It is easy to believe that the US should not have dropped the bomb. Many civilians were killed or injured, and civilians are off target according to the Just War theory promoted by the Catholics and many others. It rests on the idea that civilians are noncombatants, innocents, and should be safe from the traumas of war.
Yet William Buckley, the famous conservative writer and himself Catholic, suggested that perhaps that no longer applies. In the modern world with modern warfare, are civilians actually noncombatants? It's simple enough to see that in Imperial Japan during World War II, civilians were often encouraged to participate in the war effort. Some estimates claim that as many as 70% of the civilian population of Okinawa were injured or killed during the 82 day battle where the Allies occupied the island. To be sure, many were pressed into service. But many fought the invaders voluntarily just the same. Either way, they were not innocents.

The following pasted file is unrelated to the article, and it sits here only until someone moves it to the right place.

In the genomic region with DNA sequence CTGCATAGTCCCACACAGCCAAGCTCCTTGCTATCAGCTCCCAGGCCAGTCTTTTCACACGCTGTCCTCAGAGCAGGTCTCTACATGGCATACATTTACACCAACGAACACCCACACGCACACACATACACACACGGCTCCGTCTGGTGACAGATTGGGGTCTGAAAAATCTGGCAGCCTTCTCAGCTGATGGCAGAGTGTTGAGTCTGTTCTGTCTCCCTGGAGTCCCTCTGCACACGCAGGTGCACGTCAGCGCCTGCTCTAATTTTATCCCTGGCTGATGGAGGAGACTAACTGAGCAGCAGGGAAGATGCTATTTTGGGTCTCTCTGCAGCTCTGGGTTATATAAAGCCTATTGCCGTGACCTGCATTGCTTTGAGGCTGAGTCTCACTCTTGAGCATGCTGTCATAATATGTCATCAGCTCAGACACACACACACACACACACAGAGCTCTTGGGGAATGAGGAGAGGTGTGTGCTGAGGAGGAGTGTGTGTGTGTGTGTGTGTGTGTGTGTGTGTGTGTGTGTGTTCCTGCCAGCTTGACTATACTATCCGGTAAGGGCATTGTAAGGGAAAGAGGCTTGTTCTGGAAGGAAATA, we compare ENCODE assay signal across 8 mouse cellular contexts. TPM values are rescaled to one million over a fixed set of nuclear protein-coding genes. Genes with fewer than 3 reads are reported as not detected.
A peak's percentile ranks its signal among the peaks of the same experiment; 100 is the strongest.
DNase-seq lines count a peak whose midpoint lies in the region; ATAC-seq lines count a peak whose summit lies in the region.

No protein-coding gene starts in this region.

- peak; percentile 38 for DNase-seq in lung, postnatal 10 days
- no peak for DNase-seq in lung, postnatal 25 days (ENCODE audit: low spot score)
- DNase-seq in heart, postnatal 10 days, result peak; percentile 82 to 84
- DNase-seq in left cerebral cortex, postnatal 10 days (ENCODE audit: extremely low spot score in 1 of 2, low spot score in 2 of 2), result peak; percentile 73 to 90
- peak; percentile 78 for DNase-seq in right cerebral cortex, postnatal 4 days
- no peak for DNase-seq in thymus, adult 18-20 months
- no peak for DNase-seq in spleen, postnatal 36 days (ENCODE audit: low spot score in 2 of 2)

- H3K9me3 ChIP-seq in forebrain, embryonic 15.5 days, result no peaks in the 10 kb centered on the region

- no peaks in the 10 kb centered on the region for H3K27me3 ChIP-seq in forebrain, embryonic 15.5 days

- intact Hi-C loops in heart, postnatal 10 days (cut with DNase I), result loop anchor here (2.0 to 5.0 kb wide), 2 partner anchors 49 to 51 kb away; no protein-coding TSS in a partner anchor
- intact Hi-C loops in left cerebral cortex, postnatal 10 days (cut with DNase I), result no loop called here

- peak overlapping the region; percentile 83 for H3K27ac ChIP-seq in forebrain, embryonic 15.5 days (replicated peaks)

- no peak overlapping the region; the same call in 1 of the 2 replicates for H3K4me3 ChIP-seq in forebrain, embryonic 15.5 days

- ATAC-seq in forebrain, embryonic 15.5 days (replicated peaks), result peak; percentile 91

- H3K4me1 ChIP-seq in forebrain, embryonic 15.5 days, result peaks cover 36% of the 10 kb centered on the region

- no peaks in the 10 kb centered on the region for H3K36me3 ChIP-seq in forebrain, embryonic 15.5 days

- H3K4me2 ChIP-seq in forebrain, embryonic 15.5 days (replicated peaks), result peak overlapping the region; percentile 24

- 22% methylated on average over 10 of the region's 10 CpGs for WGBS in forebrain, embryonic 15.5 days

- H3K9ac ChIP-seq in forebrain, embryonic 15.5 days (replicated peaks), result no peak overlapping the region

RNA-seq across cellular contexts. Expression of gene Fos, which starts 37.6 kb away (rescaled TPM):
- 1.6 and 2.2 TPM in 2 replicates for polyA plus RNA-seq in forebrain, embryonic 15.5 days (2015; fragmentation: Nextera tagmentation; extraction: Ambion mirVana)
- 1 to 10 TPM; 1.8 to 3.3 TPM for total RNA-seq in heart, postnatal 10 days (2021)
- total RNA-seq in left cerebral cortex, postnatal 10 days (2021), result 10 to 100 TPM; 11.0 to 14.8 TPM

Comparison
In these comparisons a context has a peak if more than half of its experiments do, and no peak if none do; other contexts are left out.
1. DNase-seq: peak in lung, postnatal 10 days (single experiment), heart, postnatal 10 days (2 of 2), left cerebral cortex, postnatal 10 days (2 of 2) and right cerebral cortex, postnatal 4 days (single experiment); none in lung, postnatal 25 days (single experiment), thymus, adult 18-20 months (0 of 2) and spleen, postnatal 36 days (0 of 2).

Buckley's idea hardly singles out Japanese intentions. Across the sphere of total war, can it be argued that those who work in munitions factories are noncombatants? That those who organize and participate in scrap metal and scrap rubber drives are wholly innocent, or even those who merely buy war bonds? Still, there are true innocents involved, mostly the children. Therein we find the greatest tragedy of human warfare: that it has become so terrible that children are involved at all. But worse: that organizations such as Hamas and the Viet Cong, even the Japanese and Germans, have been heinous enough to use them as shields as well as actual fighters. This certainly isn't the fault of the children, but a reality that must be dealt with just the same.
The picture isn't pretty. Yet it seems be the face of modern war, and even though (by and large) the bad guys started the practices, it is still the reality we must live with. It is small comfort but we may just have to content ourselves, so much as we can, that it is not our fault. Even so, we must never forget the cost of war. That it leaves a bad taste, as it should, is a reflection of our humanity.